Gears provide two main functions in motion control systems. In power systems, they match the relatively low-speed, high-torque requirement of the load to the high-speed, low-torque, high-efficiency operation of the motor. Precision systems focus on transmitting motion as accurately and as repeatedly as possible, as needed in robotic systems.
When the lessons of achieving higher precision are applied to power systems, greater efficiency, lower noise, and longer life can be achieved. As stronger and more wear-resistant materials and better lubricants are continually being developed, there is an ever-present need for new gears to be designed to pack more power into less space.
In addition, micro-electro-mechanical system (MEMS) researchers are creating gears to solve the same problems that they face in the macro world. World-renowned MIT design educator Alex Slocum relates an interesting anecdote. When a student design team was asked how their human-powered system was going to generate the required 600W power, when a human can only comfortably continuously generate about 100W, they replied "we will use gears.” The Laws of Thermodynamics still apply, even to gears!
The most frequently used gearings in high-performance, closed-loop servo systems are spur gearing and planetary gearing. In spur gearing, the smaller gear is usually mounted on the input shaft and the larger gear is connected to the output shaft. A single pass is usually applicable to no more than a 15:1 ratio. Larger ratios are accomplished by using more passes.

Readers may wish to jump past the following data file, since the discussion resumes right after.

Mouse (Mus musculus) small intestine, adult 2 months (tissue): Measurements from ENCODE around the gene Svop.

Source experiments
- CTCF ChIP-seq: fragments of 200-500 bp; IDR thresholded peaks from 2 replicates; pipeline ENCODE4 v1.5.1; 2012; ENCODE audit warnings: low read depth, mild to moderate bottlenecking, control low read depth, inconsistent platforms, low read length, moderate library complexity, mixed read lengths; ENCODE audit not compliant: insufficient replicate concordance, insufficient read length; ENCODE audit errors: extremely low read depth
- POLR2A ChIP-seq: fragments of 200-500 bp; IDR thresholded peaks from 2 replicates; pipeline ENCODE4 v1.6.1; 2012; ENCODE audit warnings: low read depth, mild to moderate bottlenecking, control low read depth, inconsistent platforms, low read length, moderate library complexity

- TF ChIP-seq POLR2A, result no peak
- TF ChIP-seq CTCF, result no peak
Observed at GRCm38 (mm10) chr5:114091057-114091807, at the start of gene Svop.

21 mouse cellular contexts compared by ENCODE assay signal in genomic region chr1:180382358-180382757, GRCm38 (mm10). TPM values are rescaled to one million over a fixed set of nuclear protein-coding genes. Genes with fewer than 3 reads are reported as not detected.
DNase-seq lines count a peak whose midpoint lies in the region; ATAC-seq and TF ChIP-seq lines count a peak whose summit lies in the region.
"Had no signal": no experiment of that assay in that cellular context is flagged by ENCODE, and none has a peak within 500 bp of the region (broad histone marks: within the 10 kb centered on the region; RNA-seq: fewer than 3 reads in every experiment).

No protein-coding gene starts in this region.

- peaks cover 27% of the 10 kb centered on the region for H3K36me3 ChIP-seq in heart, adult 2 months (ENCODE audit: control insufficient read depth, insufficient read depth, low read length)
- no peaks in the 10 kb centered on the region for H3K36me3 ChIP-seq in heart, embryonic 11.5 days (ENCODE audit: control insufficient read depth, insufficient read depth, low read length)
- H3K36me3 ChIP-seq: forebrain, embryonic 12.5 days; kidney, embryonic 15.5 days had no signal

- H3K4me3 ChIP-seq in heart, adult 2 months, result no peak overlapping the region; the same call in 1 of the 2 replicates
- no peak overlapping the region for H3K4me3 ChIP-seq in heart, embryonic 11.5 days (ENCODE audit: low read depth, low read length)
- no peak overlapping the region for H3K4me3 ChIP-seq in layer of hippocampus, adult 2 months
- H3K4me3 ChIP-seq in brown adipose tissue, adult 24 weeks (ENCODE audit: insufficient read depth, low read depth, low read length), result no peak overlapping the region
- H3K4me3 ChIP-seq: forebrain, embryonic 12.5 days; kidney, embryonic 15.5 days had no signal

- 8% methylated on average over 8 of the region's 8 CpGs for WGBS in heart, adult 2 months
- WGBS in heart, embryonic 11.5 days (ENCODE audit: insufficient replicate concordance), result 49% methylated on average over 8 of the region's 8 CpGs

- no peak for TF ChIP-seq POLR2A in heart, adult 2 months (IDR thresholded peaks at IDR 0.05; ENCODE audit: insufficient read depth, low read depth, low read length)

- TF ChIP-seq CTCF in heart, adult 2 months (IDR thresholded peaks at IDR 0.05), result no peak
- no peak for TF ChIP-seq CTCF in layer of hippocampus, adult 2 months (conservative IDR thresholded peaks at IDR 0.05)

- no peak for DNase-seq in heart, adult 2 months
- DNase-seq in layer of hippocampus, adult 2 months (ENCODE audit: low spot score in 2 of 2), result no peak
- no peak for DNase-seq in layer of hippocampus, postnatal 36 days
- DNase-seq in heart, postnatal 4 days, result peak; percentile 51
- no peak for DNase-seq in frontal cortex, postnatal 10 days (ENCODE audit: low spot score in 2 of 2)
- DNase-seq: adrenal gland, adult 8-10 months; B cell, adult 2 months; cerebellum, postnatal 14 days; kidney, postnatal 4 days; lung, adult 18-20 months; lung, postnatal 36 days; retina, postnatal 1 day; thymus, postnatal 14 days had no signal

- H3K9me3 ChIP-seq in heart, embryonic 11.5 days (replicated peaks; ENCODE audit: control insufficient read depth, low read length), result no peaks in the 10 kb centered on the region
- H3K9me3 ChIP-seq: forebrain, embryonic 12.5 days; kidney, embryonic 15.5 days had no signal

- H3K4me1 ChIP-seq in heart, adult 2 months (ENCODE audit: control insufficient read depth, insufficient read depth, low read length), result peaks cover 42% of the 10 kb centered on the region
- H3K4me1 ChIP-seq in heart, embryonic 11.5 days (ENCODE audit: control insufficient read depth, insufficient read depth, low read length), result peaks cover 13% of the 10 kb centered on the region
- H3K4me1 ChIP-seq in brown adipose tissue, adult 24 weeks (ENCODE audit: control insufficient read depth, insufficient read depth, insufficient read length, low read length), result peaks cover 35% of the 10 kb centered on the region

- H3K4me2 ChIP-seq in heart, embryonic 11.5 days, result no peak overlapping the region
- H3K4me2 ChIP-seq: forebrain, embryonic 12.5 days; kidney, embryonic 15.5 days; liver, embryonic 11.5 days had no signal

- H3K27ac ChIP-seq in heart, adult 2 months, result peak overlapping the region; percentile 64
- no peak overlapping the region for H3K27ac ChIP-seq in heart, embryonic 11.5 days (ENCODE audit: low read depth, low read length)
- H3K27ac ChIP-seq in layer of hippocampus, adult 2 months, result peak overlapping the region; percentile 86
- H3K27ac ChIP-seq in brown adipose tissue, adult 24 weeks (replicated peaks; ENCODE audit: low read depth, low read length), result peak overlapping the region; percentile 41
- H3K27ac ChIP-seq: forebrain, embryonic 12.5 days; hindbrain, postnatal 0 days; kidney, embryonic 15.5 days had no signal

One deficiency of the basic spur gear design is that in its simplest configuration, the input and output shafts are not in line. Multi-pass unit design overcomes this. Precision spur gearing is available with 98% efficiency up to a 100:1 ratio. Planetary gearing is a unique arrangement in which a set of four gears concentrically arranged around an in-line input/output shaft alignment is capable of providing much higher torque capacity in the same volume as a spur gear assembly. The three planet gears are driven by the sun gear (input) and are captured by the ring gear, which is machined into the gearhead housing. The three planets are in turn mounted on a spider assembly whose center becomes the output shaft. Planetary gears can be fabricated in a multi-pass arrangement.
In approximately the same volume, the planetary gearing, compared to the spur gearing, can provide five to six times the torque, has a bearing structure that can support an average of 30 times the axial load and 15 times the radial load, and has an average of one-fifth the backlash (the angle through which the shaft is rotated under the condition of no transmitted torque).
One doesn’t have to look at complex machinery to find innovative gearing design. The Rohloff Bicycle Speedhub is a planetary gear system. It has a gear range of 526% and the 14 gears shift in even increments of 13.6%. Machine design will never cease to provide opportunities for innovative-thinking engineers.